Blog Post

The state of LTE in the U.S.: How the carriers’ 4G networks stack up

Given that President Obama delivered his State of the Union address on Tuesday, I figured this was as good a time as any for an update on the state of LTE in the U.S.

Since 4G technologies arrived early here, LTE probably seems like old news. New 4G market launches are hardly cause for headlines and LTE is pretty much standard in any new smartphone or connected tablet. But the carriers have been busy in other ways over the last year.

They’ve expanded their networks into new spectrum and implemented new technologies that squeeze more capacity, speed and range out of their existing towers. While it might be easy to view LTE as simply a status marker — either you’ve got it or you don’t — the reality is that no two LTE networks are the same.

This is my attempt to explain what the four nationwide carriers have done to differentiate their networks in the last year. I’m not trying to make a judgment about who has the “best” network per se, and I’m not delving too much into speed tests or other benchmarks. But I’ll describe what exactly each of these carriers has built and what those technologies will mean for the consumer mobile subscriber.

Verizon’s new network beast

Verizon Wireless(s vz)(s vod) was the first major operator to launch LTE, and last year it started showing its age. Its speeds started slowing down as more than 40 million LTE devices began connecting to its networks. In some major markets, the LTE network got so overloaded that it began kicking people down to 3G.

But right after Verizon installed the last base station of 4G network No. 1 in June, it started building a second, much more impressive one. While the first network was focused on coverage, No. 2 is focused on creating capacity in major cities where mobile data demand is highest.

Verizon's LTE coverage in dark red
Verizon’s LTE coverage in dark red

In many major cities like New York, Chicago, Boston and Seattle, Verizon has built new 40MHz systems, tripling its capacity. In some cities in the western U.S. — notably San Francisco and Los Angeles — Verizon was only able to field 20MHz or 30MHz systems, but even those deployments equate to at least a doubling of capacity.

What this means is Verizon is now able to stack tens of millions more LTE devices onto its networks without overloading them. And for the speed-obsessed out there, Verizon’s network has become the one to latch onto. Early tests clocked downlink connections of 80 Mbps, though the network is sure to slow down as it fills up with subscribers.

Verizon is uncharacteristically quiet about the rollout, and that’s likely because it will be a while before all of its customers can access it. To connect to the new network, subscribers need a Verizon device that support the 1700 MHz/2100 MHz Advanced Wireless Service (AWS) band. About 20 percent of Verizon’s smartphone base — including the latest iPhones and iPads, Motorola’s(s goog) new Droids and the latest Samsung smartphones — can today, but nearly all new devices going forward will have the necessary radios.

T-Mobile’s LTE miracle

T-Mobile has been boasting a lot about its 4G networks of late, and in truth it has a lot to brag about. The country’s smallest national carrier went from zero to nationwide LTE in just eight months, and in November it doubled the capacity of its network in at least 40 major cities.

T-Mobile’s 20MHz network is pretty much on par with AT&T’s network as well as Verizon’s first generation network. But because of T-Mobile’s small size, its fewer 4G customers have a lot more bandwidth to play with. The result is T-Mobile’s current customers are starting to see consistently higher speeds than the other carriers.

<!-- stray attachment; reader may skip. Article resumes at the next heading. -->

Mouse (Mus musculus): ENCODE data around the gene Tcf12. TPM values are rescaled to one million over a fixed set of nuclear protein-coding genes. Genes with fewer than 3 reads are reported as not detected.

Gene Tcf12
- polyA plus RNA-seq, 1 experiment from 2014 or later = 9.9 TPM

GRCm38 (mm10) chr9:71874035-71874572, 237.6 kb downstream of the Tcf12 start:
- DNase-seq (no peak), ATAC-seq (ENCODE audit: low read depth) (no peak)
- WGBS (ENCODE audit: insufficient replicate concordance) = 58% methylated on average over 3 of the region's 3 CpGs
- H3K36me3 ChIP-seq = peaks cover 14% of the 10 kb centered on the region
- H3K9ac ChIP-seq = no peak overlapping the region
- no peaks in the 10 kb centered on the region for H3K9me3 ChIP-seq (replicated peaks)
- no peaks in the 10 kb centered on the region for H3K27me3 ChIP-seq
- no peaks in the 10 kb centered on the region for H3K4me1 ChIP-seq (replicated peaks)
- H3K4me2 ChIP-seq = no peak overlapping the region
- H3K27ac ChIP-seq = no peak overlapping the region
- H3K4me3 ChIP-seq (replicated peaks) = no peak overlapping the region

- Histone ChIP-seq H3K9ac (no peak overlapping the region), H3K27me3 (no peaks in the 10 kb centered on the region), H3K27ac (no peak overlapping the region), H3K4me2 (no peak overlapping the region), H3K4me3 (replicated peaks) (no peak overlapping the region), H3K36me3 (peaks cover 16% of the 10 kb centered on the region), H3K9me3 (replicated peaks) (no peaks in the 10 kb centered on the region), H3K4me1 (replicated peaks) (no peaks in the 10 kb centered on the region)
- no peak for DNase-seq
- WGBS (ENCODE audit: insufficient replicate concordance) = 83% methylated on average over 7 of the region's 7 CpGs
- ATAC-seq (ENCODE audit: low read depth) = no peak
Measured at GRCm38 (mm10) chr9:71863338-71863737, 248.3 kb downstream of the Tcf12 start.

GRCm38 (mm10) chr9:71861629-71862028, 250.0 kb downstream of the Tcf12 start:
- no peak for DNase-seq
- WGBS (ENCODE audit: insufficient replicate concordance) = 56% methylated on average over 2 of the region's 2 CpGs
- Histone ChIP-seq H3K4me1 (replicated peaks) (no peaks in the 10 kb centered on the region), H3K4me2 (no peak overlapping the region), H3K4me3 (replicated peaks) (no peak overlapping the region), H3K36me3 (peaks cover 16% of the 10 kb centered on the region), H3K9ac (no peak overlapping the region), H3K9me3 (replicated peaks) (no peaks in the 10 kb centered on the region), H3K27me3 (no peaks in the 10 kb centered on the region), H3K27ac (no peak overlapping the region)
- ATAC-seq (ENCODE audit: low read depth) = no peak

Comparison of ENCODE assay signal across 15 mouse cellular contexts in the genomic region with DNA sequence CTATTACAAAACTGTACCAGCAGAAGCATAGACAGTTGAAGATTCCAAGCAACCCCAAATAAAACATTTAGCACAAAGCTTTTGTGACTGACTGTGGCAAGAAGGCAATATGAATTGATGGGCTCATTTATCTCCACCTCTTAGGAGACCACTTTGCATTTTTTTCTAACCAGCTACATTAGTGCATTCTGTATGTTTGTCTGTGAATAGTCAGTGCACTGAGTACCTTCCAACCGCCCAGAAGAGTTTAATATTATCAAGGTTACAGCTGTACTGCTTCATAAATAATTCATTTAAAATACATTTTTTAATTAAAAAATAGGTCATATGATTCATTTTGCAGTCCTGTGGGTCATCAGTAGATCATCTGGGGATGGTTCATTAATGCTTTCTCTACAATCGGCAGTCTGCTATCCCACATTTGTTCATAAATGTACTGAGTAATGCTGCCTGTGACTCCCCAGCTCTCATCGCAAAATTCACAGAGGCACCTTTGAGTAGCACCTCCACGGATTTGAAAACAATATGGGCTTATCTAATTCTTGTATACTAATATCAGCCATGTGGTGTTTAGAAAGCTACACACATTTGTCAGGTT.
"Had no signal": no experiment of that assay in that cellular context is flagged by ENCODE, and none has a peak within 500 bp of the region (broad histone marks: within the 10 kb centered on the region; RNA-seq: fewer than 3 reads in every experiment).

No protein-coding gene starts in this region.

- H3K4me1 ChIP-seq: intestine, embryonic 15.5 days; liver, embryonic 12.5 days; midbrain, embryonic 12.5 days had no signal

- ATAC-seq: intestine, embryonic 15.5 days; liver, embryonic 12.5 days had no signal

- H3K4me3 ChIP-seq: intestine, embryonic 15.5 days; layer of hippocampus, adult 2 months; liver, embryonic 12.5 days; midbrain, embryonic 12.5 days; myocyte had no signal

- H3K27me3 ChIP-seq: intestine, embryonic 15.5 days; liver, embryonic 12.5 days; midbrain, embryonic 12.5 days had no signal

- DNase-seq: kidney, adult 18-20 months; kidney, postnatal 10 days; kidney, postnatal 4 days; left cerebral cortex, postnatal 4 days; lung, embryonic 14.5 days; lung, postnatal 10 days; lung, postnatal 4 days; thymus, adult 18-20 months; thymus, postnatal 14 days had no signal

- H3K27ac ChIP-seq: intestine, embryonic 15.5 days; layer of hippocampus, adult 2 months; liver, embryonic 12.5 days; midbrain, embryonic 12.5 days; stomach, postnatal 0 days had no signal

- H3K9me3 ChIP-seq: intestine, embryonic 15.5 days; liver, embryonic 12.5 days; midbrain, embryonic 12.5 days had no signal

T-Mobile US CEO John Legere at CES
T-Mobile US CEO John Legere at CES

That led T-Mobile CEO John Legere to claim that T-Mobile has the fastest network in the country “bar none,” which is a bit misleading. T-Mobile’s numbers are based on Ookla speed tests across the current installed base of smartphones, not the newest capabilities of today’s devices and networks. Here’s how that translates: if you compare two older iPhones on both networks today, T-Mobile’s will most likely be the fastest. If you’re buying a new iPhone 5s, Verizon probably will give you far faster speeds.

Legere’s bravado aside, T-Mobile has an intense network, and it’s only going to get more powerful in the next year. The “Un-carrier” plans to double its network capacity once again in several dozen cities, which will give it an LTE monster to match Verizon’s.

The big knock on T-Mobile has always been its lack of mobile broadband coverage outside of the big cities. But if you happen to live in one of those cities, you’re set when it comes to 4G. For the foreseeable future T-Mobile will have capacity out the wazoo, allowing it to pile millions more subscribers onto its networks while maintaining impressive speeds. And by the end of the year, it truly will have the fastest network in the country.

AT&T plays Dr. Frankenstein

To be honest, AT&T’s days of making big 4G headlines are probably over. Ma Bell had a big run over the summer after several independent studies all crowned AT&T the 4G speed king, but since then it’s been forced to back down from those claims.

AT&T simply lacks the big hunks of contiguous airwaves necessary to deploy the 40MHz behemoths that Verizon and T-Mobile are building. But that doesn’t mean AT&T lacks resources. It has spectrum in bands all over the map, and it’s using every megahertz it can. It’s cannibalizing old 2G and 3G capacity for LTE in the 1900MHz PCS band and it’s tapping into the virgin bandwidth locked up in its AWS licenses. It has boutique airwaves at 2.3GHz and it’s eyeballing the cellular band as well.


By stitching all of those frequencies into the same system, AT&T won’t get the speediest of networks, but it will get a lot more bandwidth to divide among its customers. Basically AT&T is adding many more lanes to its mobile broadband highway even though the speed limit will remain the same. What’s more, AT&T is delving into new technologies like small cells, which will surgically insert bandwidth into the highest-demand niches of its footprint, and self-optimizing networks (SON), which will allow cells to literally grow and shrink, following subscribers as they move through the network.